Your body contains the largest organ, the liver. It performs hundreds of essential tasks.

  • toxins out of your blood
  • Old blood cells are being removed.
  • bile is a fluid that helps break down fats.
  • The sugar is stored in the form of glycogen.
  • storing vitamins

Liver injury is the most common complication that leads to drugs failing to receive FDA approval or being removed from the marketplace.

Many drugs can be toxic to your body. It can be mild and can be life threatening.

Learn more about how drugs can damage your body, how to recognize symptoms of damage, and which drugs are most likely to cause harm.

Drug-induced liver injury is the most common cause of sudden liver failure in the United States and Europe. Liver toxicity is dose-dependent, meaning that higher doses are more likely to cause damage.

Some drugs can cause damage even at recommended dosages, while others only cause damage at high levels.

Drugs can cause three patterns of liver damage:

  • Cholestatic: Injury results from the destruction of bile ducts and accumulation of bile. It tends to mimic bile duct obstruction or gallstones.
  • Hepatocellular: Injury results from damage to cells called hepatocytes and causes symptoms similar to viral hepatitis. Hepatocytes make up 70% to 85% of your liver volume and perform most of your liver’s functions.
  • Hepatocellular-cholestatic: Liver damage has features of both cholestatic and hepatocellular injury.

Most liver damage caused by medication is minor and temporary, but some people can develop serious liver diseases such as cirrhosis or liver failure. Liver failure can be life threatening and may need to be treated with a liver transplant.

People with drug-induced hepatocellular injury are 2 to 3 times more likely to need a liver transplant than people with cholestatic injury.

Many types of drugs can cause liver damage. In a 2016 study published in the International Journal of Molecular Sciences, researchers found at least one report of liver toxicity in 53% of drugs in the National Institutes of Health’s LiverTox database.

In North America and Europe, the most common cause of toxic hepatitis is A drug. (Tylenol). Acetaminophen is harmless at low doses but can cause life threatening liver damage in high amounts.

Liver toxicity from A drug. usually occurs in suicide attempts at doses higher than 7.5 grams, and most often over 15 grams.

More than 100 cases of injury to the liver were reported in the following medications.

Herbal supplements

Many people assume that herbal supplements are safe if they’re marketed as natural. However, many of these supplements can cause liver damage. Some herbal supplements linked to liver damage include:

Similar to other diseases, the symptoms of liver toxicity are. They can include:

Weakness and fatigue are prominent symptoms of hepatocellular injury. Jaundice and It was itching. are typical symptoms of cholestatic injury.

It is important to stop taking the medication after you develop symptoms.

When to get medical attention

If you have to, contact your doctor as soon as possible.

  • You may develop symptoms of injury after starting a new medication.
  • You develop new symptoms.
  • “After stopping the medication, your symptoms don’t get better.”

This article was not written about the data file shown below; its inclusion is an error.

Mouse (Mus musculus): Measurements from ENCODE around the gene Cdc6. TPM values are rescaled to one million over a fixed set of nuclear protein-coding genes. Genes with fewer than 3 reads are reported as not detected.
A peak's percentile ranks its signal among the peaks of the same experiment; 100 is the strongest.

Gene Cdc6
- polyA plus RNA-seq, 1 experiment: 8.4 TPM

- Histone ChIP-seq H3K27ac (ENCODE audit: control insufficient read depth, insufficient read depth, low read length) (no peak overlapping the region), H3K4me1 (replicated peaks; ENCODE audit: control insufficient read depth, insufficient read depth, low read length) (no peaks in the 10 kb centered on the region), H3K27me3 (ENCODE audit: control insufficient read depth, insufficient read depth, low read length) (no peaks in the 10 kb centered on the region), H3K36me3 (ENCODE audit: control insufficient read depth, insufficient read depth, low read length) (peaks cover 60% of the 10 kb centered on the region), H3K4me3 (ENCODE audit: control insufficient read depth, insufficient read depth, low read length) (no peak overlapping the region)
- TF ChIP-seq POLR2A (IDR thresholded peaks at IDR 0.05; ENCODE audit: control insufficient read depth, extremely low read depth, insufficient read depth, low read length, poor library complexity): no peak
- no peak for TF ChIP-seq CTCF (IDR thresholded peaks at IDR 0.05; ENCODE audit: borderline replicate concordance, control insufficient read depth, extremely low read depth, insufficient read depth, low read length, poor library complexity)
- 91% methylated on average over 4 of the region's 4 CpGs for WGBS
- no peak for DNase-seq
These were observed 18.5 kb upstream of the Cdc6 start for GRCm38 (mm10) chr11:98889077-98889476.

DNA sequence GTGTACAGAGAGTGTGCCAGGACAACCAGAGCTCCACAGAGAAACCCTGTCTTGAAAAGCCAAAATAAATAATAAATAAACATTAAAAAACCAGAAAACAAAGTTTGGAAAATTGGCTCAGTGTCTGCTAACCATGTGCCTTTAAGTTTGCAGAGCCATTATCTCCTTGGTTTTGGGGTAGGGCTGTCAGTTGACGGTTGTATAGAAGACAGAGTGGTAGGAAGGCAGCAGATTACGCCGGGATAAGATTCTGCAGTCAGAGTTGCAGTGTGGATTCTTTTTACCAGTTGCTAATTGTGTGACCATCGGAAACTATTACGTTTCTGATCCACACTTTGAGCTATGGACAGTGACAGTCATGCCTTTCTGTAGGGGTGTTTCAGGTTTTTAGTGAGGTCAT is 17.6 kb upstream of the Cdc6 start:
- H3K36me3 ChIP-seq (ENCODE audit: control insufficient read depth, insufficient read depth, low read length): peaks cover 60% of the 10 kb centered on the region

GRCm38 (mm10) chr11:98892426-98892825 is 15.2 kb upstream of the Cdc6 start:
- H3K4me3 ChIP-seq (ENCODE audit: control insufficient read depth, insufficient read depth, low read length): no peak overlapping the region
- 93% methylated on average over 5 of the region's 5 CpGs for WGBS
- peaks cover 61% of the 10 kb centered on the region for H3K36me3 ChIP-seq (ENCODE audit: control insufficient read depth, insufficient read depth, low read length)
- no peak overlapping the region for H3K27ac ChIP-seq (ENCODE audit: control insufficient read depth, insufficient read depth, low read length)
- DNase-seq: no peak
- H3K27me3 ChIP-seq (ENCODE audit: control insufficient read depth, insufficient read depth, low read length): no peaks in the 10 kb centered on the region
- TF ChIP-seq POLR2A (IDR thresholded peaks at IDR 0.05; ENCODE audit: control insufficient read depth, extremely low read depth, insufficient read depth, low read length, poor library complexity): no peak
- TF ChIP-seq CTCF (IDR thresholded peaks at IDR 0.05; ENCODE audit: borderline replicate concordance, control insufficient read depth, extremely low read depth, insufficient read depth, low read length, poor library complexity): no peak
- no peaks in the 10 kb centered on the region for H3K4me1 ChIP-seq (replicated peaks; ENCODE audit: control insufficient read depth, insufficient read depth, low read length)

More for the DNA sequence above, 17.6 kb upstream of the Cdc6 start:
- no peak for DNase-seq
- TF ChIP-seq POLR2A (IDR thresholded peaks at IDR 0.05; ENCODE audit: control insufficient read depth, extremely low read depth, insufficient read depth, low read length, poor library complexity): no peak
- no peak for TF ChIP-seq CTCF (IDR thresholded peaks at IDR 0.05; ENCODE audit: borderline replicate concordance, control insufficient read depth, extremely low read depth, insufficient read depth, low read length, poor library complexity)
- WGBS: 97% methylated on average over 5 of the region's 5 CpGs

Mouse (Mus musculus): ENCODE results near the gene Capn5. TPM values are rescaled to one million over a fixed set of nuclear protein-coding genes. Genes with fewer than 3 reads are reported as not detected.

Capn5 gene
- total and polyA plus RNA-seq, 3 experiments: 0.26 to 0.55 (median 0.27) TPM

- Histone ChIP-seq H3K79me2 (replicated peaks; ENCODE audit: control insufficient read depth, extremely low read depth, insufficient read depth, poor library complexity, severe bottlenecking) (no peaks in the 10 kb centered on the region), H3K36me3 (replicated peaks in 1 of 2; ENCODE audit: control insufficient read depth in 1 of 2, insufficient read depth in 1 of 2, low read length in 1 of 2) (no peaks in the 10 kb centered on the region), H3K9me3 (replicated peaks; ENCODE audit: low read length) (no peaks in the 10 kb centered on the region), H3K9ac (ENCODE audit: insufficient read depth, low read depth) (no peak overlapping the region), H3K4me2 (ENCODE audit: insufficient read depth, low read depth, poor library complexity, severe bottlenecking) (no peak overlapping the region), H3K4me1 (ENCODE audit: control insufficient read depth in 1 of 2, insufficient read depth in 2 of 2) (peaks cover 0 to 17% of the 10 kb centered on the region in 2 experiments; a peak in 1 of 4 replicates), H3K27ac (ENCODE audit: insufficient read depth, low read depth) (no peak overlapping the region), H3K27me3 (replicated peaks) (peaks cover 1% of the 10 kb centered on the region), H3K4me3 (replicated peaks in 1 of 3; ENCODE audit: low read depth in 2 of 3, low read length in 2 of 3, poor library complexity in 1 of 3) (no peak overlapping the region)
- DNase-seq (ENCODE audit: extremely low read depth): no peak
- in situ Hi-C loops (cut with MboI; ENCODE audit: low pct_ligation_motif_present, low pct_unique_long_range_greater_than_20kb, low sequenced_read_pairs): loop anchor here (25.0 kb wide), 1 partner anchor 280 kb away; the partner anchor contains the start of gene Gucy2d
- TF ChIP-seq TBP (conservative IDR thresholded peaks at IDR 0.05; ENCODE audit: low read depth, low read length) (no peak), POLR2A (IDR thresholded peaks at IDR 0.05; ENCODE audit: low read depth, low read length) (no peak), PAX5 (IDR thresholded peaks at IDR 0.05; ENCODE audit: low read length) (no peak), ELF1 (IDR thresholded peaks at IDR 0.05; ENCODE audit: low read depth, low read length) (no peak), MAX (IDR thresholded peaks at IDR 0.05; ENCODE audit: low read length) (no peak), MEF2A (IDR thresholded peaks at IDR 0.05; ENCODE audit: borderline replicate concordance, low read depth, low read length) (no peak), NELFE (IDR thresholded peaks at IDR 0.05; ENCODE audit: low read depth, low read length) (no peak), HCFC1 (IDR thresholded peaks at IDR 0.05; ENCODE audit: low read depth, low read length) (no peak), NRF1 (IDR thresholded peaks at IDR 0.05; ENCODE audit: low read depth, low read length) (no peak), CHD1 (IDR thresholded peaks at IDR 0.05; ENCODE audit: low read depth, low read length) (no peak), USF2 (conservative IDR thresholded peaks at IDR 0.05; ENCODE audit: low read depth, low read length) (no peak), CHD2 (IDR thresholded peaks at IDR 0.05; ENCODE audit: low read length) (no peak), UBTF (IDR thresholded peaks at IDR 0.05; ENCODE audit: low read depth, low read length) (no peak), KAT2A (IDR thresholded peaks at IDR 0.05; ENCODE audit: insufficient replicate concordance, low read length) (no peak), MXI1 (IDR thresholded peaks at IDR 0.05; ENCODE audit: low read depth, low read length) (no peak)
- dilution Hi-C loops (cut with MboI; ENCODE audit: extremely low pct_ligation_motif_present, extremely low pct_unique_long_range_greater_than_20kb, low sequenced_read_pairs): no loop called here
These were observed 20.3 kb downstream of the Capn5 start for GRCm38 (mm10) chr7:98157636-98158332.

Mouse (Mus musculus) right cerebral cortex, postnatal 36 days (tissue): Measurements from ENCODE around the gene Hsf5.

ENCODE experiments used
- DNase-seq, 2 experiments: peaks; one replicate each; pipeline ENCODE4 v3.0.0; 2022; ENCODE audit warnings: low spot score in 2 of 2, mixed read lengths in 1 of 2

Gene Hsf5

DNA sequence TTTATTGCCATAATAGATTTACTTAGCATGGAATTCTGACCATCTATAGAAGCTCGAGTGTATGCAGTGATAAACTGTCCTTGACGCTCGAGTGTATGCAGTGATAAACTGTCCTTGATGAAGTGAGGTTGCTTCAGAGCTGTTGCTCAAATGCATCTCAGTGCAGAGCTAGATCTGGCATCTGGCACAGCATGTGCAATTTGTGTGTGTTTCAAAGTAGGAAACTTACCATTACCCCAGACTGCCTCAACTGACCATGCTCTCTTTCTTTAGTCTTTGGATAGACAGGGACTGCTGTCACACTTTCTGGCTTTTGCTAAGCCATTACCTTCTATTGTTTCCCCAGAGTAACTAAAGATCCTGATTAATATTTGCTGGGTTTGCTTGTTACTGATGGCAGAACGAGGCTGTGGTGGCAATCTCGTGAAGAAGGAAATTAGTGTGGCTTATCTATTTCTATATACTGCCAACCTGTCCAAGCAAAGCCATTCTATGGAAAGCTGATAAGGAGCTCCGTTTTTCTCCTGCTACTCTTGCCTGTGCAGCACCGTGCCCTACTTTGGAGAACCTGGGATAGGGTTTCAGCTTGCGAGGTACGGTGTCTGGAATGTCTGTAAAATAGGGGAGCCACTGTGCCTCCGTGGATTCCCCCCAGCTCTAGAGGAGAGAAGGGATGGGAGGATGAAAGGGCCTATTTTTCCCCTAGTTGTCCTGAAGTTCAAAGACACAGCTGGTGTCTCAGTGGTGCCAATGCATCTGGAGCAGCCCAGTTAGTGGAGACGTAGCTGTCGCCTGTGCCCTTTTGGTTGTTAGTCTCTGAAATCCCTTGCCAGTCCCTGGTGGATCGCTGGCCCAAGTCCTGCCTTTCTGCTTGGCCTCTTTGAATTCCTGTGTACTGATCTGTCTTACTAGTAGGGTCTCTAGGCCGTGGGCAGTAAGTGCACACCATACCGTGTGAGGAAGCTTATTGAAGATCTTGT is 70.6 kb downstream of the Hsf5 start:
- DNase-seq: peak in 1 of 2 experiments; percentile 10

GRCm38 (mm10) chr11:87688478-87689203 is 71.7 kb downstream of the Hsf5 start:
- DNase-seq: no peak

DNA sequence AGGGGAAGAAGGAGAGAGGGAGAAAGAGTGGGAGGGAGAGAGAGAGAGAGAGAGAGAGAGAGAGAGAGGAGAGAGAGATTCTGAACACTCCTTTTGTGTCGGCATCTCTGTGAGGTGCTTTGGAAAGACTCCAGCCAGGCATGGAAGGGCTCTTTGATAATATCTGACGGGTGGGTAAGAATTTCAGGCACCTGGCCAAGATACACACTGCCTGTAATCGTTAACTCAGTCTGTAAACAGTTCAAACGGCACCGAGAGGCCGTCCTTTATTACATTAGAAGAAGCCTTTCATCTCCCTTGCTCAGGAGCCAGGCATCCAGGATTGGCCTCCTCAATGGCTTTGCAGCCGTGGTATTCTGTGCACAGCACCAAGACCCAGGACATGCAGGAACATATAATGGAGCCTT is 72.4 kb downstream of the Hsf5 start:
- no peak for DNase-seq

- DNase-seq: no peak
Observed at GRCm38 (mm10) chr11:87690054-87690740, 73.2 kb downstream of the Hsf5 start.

If you develop symptoms after taking high amounts of A drug., get immediate attention.

According to research, you may be at an increased risk for developing drug-induced liver toxicity if you:

  • Are they a person older than 18?
  • Are they male or female?
  • They are of African American descent.
  • Over a long period of time, use some types of drugs while consuming a high level of Alcohol..
  • Have some genes.

There’s debate about whether people with preexisting liver disease develop drug-induced liver illness more frequently. It has been found that they have a higher death rate.

There are no specific tests to diagnose drug-induced liver toxicity. To make a diagnosis, your doctor will consider your medical history and any drugs you’re taking. They’ll likely recommend blood tests to look for signs of liver damage and rule out other conditions. These tests often include:

Treatment for liver injury

In most cases, the only treatment needed is to stop taking the medication. The emergency room has high levels of A drug..

It is important to avoid symptoms of liver damage.

  • Heavy exercise.
  • Alcohol.
  • A drug.
  • Other substances can harm the body.

“If you follow your doctor’s instructions for prescription and over-the-counter drugs, you can reduce your chance of developing a serious injury. Your risk of toxicity increases with higher medication dosages.”

You can do other things.

  • Before you start taking supplements, talk to your doctor.
  • Tell your doctor about all the supplements you are taking.
  • The warnings and instructions that come with your medication are important.
  • Reducing the use of non essential medications is something that can be done.
  • You should visit your doctor for regular checks.
  • Going to all your follow-ups.

Many types of medications can cause liver injury. The most common cause of drug-induced liver injury in the United States is A drug., usually at doses over 7.5 grams.

Common initial symptoms of drug-induced liver injury include There is a problem of jaundice., fatigue, and weakness. It’s important to contact your doctor right away if you develop signs of liver injury after starting a new medication. Usually, with mild cases, stopping the medication is the only treatment that’s necessary.